CD/Digital releases

New releases: NEOS box sets – Donaueschinger Musiktage 2014, Darmstadt Aural Documents Box 3: Ensembles

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What with the increase in listeners turning away from physical releases in favour of digital downloads, and in light of yet another (admittedly somewhat spurious) article this week offhandedly proclaiming the imminent death of the album, the efforts of German label NEOS to put out large, lavish box sets are both absurd and marvellous in their optimistic enthusiasm. No other label does contemporary music like NEOS; in terms of quality and quantity, they are leaps and bounds ahead of everyone else, with an immense breadth of scope that’s doggedly committed to some of the most risk-taking, experimental music-making going on anywhere.

It’s NEOS who are responsible for issuing annual accounts of the goings-on at the Donaueschinger Musiktage (this year’s begins in a little over a week). The 2014 festival is represented, as usual, with a box set of four discs, though on this occasion the fourth disc is a DVD. The set features twelve large-scale compositions (many of them world premières), running to nearly seven hours of music, affording one the rare opportunity really to immerse oneself in a festival; for once, the cliché that it’s the next best thing to actually being there is entirely true. It would take a dissertation to discuss them all, but there are several that stand out more than the rest, such as Friedrich Cerha‘s Nacht for orchestra, seemingly split down the middle with its first half occupied with complex textures moving from high to low registers. The second half is sparer and more melodic, and has something of the searching freedom that typified the free atonal period; it’s really very lovely, with a later sense of poised tension released in a last-minute burst. For the first 90 seconds of Hanspeter Kyburz‘s Ibant obscuri, barely anything happens; but then, suddenly, it lurches out of the shadows, and the sheer size of his large orchestra makes itself intimidatingly felt in loud shrieks and thrusting accents (i’m not doing justice to it, it sounds literally massive). A bit like Cerha, its latter half has a melodic urge, seeking expression amidst a chaos of wonderfully unpredictable turbulence (including something akin to a wobble-board duet). The final few minutes are thrilling, ending in dazed repetitions of a single low note. Read more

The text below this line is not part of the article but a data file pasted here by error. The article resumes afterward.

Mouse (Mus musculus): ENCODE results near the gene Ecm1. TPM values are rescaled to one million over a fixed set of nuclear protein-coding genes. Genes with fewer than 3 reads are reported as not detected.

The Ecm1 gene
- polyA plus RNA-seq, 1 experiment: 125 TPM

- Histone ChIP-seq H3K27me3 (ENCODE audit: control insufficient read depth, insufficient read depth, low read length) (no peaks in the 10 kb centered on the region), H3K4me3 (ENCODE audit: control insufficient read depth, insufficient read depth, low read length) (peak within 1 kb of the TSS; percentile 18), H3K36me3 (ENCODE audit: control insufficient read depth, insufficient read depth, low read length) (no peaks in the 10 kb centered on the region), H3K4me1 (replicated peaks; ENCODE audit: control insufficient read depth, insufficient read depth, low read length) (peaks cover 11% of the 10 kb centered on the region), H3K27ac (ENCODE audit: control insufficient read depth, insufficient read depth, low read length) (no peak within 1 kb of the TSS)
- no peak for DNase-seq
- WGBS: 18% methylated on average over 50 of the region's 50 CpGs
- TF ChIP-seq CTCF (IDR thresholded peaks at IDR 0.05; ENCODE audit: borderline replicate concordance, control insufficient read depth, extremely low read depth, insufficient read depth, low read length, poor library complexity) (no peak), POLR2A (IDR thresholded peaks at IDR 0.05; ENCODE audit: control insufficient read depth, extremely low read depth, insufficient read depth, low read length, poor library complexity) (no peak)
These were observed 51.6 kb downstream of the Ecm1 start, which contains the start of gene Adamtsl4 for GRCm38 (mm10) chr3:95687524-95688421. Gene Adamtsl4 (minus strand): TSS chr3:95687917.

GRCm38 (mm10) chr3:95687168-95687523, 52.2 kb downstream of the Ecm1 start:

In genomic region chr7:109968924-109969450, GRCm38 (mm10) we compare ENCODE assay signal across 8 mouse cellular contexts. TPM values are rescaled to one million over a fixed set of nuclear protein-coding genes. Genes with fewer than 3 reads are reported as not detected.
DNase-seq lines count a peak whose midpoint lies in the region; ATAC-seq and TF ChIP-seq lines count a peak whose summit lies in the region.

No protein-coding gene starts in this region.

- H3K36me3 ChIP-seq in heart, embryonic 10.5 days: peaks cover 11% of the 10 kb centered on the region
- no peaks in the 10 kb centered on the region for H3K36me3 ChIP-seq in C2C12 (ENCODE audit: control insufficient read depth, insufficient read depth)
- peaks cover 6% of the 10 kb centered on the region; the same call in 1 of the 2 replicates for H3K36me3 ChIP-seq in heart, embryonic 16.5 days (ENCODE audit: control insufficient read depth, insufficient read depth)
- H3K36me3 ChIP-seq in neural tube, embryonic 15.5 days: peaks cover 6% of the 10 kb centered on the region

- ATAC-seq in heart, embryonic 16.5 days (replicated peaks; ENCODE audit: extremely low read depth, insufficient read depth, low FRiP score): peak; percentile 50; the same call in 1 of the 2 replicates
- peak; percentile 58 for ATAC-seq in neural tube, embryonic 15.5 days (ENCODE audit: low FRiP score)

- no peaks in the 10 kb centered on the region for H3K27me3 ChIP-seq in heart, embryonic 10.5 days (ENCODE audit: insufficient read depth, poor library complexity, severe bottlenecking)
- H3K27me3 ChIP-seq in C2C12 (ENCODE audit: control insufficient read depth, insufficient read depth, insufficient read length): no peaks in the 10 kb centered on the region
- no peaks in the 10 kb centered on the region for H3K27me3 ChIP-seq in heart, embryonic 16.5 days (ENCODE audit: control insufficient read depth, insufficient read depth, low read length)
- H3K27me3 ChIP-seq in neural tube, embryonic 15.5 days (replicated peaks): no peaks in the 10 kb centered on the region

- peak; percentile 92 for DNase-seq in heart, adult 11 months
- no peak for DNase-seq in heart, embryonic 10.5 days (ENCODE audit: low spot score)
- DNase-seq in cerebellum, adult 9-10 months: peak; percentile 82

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New releases: symphonies by Paul von Klenau, Peter Maxwell Davies, Andrzej Panufnik, Xiaogang Ye & Per Nørgård

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It’s high time i got back to appraising some of the more interesting new releases. No fewer than three contemporary pieces bearing the title ‘symphony’ were performed at this year’s Proms, and coincidentally quite a few of the CDs i’ve been sent have also featured 20th and 21st century symphonies. What constitutes a ‘symphony’ these days is a good question, one that these six albums don’t so much answer as offer an assortment of interpretations of what it might mean. Read more

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New digital EP: Studies, vol. 1

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It’s been a while since my last CD release, so i’m especially pleased to announce that, a few days ago, i brought out a new EP, the first in an ongoing series. Those of you familiar with my earlier electronic work will know that there’s been a tendency to embrace extremes. My last two discs, Night Liminal and Dither • Pother • Roil exemplify that pretty strongly. For the last couple of years, my electronic music has turned away from this mode of expression, focusing instead on a more indirect, allusive type of utterance, which has its roots in one of my earliest electronic pieces, Triptych, May/July 2009, as well as the Simulated Music cycle.